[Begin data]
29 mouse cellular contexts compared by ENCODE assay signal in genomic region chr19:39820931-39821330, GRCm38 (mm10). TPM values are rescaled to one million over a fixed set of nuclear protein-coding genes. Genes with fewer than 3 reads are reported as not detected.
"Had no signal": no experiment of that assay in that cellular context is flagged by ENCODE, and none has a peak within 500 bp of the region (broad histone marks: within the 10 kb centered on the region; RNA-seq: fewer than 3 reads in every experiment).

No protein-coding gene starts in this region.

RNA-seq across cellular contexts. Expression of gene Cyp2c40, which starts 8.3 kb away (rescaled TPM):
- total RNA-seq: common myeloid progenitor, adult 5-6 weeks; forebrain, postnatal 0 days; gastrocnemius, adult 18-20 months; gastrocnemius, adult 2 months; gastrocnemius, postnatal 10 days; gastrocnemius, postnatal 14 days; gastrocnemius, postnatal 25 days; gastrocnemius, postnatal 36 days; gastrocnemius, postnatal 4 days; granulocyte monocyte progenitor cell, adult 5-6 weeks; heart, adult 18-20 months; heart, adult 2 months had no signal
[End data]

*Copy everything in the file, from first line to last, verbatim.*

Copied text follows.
29 mouse cellular contexts compared by ENCODE assay signal in genomic region chr19:39820931-39821330, GRCm38 (mm10). TPM values are rescaled to one million over a fixed set of nuclear protein-coding genes. Genes with fewer than 3 reads are reported as not detected.
"Had no signal": no experiment of that assay in that cellular context is flagged by ENCODE, and none has a peak within 500 bp of the region (broad histone marks: within the 10 kb centered on the region; RNA-seq: fewer than 3 reads in every experiment).

No protein-coding gene starts in this region.

RNA-seq across cellular contexts. Expression of gene Cyp2c40, which starts 8.3 kb away (rescaled TPM):
- total RNA-seq: common myeloid progenitor, adult 5-6 weeks; forebrain, postnatal 0 days; gastrocnemius, adult 18-20 months; gastrocnemius, adult 2 months; gastrocnemius, postnatal 10 days; gastrocnemius, postnatal 14 days; gastrocnemius, postnatal 25 days; gastrocnemius, postnatal 36 days; gastrocnemius, postnatal 4 days; granulocyte monocyte progenitor cell, adult 5-6 weeks; heart, adult 18-20 months; heart, adult 2 months had no signal